Sometimes seeing a need in the community and helping out is its own reward. Sometimes it gets you the highest award in Girl Scouts.

Madeleine Drake-Metzger, a Girl Scout from Wilton, saw a need to address mental health needs in her community and began training a therapy dog to help them. Her hard work has earned her the highest honors from the Girl Scouts, their Gold Award.

Madeleine Drake-Metzger and her dog, Isa, accept the Girl Scouts of Eastern Iowa and Western Illinois Gold Award Scholarship from Board Chair, Jill Dashner, and CEO, Diane Nelson. (Girl Scouts of Eastern Iowa and Western Illinois)

The Gold Award is the highest achievement a Girl Scout can earn. It’s open to girls in high school who create sustainable change on a community or world issue. Gold Award Girl Scouts find the root cause of a problem, design and implement innovative solutions to create change, and lead a team of people to success. Gold Award Girl Scouts gain tangible skills as they work to change their world and prove they are the leaders communities and the world need.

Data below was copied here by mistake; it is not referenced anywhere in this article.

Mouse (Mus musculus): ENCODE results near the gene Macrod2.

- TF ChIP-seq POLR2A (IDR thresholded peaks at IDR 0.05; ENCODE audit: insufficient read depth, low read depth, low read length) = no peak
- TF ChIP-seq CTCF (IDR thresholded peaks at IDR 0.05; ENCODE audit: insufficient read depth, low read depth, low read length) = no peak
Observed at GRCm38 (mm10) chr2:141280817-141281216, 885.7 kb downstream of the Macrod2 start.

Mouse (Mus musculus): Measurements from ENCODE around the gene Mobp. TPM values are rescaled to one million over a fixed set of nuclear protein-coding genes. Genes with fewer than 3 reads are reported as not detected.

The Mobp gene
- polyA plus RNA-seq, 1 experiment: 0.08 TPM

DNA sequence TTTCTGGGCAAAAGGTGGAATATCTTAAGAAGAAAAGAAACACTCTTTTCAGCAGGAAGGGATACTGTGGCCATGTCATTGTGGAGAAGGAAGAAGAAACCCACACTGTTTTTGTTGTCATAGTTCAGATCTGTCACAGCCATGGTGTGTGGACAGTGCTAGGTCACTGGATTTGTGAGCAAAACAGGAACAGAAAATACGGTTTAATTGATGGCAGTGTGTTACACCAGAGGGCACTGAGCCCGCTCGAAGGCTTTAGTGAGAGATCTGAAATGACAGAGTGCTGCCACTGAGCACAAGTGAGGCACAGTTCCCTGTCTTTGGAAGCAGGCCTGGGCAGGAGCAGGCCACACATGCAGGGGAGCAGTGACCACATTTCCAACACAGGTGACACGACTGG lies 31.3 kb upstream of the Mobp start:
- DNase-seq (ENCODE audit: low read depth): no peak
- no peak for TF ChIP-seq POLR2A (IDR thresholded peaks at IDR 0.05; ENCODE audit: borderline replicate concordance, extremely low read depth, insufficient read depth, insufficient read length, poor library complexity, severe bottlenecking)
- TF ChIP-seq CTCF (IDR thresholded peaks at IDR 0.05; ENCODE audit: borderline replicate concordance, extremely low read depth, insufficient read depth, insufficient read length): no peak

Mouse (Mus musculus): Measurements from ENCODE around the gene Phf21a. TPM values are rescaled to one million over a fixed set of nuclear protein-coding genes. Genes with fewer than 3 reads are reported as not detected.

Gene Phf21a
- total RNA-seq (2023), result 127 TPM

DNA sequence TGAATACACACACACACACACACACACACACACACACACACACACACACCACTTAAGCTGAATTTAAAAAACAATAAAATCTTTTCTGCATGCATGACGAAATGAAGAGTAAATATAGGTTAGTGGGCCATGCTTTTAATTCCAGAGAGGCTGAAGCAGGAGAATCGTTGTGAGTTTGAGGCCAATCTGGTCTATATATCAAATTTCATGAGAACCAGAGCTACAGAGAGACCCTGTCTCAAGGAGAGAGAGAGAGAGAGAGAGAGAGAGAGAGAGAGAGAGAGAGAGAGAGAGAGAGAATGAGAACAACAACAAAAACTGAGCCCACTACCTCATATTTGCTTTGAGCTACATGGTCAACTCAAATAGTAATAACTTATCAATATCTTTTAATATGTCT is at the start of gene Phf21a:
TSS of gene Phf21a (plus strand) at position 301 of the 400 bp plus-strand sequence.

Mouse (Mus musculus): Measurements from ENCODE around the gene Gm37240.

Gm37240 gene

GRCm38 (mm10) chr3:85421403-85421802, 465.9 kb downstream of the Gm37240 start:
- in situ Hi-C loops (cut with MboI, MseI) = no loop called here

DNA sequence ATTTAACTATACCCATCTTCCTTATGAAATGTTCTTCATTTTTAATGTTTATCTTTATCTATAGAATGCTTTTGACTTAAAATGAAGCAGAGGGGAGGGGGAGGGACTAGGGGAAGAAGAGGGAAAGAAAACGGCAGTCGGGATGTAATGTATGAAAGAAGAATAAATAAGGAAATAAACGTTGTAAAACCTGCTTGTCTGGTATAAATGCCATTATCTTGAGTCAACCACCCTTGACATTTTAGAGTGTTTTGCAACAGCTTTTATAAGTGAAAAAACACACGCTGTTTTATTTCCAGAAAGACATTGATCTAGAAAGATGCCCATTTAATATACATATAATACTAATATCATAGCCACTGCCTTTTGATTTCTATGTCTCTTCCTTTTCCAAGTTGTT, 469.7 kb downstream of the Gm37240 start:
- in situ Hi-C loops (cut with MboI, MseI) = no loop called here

“By helping to train and certify a dog for therapy, there are now 30-50 children and adults a week that will benefit from having a support animal with them during difficult times in our community,” saidys Madeleine.

She first began working with Buddy, a sweet tempered Mastiff, with the goal of training him and creating a guide for future foster families who wanted to train a rescue dog to be a therapy dog.

“About 5 months into fostering and training Buddy to be a therapy dog, the rescue decided to euthanize him due to medical issues. After spending some time dreading having to finish this project without him, I decided I was going to do this for him, whatever that takes,” says Madeleine.

After taking some time to grieve Buddy’s death, Madeleine began training her mom’s three-year-old Saint Bernard, Isa, who has an excellent temperament to be a therapy dog. Isa spends at least two days a week in various classrooms at local schools.

“I learned how to persevere even when navigating the grieving process. I learned that I am much stronger than I think I am and not to doubt myself,” said Madeleine. “I also learned that it is okay to take care of yourself. I took a break for my mental health, and that was really beneficial.”

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